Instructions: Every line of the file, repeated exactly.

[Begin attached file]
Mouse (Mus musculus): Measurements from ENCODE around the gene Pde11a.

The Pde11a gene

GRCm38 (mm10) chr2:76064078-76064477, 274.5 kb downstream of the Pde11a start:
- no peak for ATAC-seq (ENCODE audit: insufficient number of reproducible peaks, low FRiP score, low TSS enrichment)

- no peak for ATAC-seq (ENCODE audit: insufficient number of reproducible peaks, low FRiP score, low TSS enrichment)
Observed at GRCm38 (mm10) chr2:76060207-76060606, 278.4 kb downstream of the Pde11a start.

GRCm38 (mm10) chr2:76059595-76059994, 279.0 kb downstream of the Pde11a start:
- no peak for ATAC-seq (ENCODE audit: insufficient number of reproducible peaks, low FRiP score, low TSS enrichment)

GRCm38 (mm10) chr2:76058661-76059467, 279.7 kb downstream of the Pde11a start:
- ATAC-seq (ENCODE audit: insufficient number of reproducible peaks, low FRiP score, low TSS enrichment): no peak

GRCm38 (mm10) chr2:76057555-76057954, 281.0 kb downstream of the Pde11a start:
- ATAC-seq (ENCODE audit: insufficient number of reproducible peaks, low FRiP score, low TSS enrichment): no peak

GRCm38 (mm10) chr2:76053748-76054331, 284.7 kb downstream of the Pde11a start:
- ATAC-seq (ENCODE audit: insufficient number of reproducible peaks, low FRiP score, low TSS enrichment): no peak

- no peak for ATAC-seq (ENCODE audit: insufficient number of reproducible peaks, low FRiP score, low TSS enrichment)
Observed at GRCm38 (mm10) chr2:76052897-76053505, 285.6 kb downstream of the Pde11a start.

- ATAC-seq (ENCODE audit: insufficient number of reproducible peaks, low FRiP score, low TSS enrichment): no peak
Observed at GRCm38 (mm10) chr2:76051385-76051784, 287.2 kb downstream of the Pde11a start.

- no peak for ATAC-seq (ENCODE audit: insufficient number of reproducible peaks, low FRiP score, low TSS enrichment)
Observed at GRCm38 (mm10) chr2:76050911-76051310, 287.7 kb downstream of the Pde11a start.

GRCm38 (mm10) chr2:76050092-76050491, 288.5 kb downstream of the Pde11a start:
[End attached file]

Mouse (Mus musculus): Measurements from ENCODE around the gene Pde11a.

The Pde11a gene

GRCm38 (mm10) chr2:76064078-76064477, 274.5 kb downstream of the Pde11a start:
- no peak for ATAC-seq (ENCODE audit: insufficient number of reproducible peaks, low FRiP score, low TSS enrichment)

- no peak for ATAC-seq (ENCODE audit: insufficient number of reproducible peaks, low FRiP score, low TSS enrichment)
Observed at GRCm38 (mm10) chr2:76060207-76060606, 278.4 kb downstream of the Pde11a start.

GRCm38 (mm10) chr2:76059595-76059994, 279.0 kb downstream of the Pde11a start:
- no peak for ATAC-seq (ENCODE audit: insufficient number of reproducible peaks, low FRiP score, low TSS enrichment)

GRCm38 (mm10) chr2:76058661-76059467, 279.7 kb downstream of the Pde11a start:
- ATAC-seq (ENCODE audit: insufficient number of reproducible peaks, low FRiP score, low TSS enrichment): no peak

GRCm38 (mm10) chr2:76057555-76057954, 281.0 kb downstream of the Pde11a start:
- ATAC-seq (ENCODE audit: insufficient number of reproducible peaks, low FRiP score, low TSS enrichment): no peak

GRCm38 (mm10) chr2:76053748-76054331, 284.7 kb downstream of the Pde11a start:
- ATAC-seq (ENCODE audit: insufficient number of reproducible peaks, low FRiP score, low TSS enrichment): no peak

- no peak for ATAC-seq (ENCODE audit: insufficient number of reproducible peaks, low FRiP score, low TSS enrichment)
Observed at GRCm38 (mm10) chr2:76052897-76053505, 285.6 kb downstream of the Pde11a start.

- ATAC-seq (ENCODE audit: insufficient number of reproducible peaks, low FRiP score, low TSS enrichment): no peak
Observed at GRCm38 (mm10) chr2:76051385-76051784, 287.2 kb downstream of the Pde11a start.

- no peak for ATAC-seq (ENCODE audit: insufficient number of reproducible peaks, low FRiP score, low TSS enrichment)
Observed at GRCm38 (mm10) chr2:76050911-76051310, 287.7 kb downstream of the Pde11a start.

GRCm38 (mm10) chr2:76050092-76050491, 288.5 kb downstream of the Pde11a start: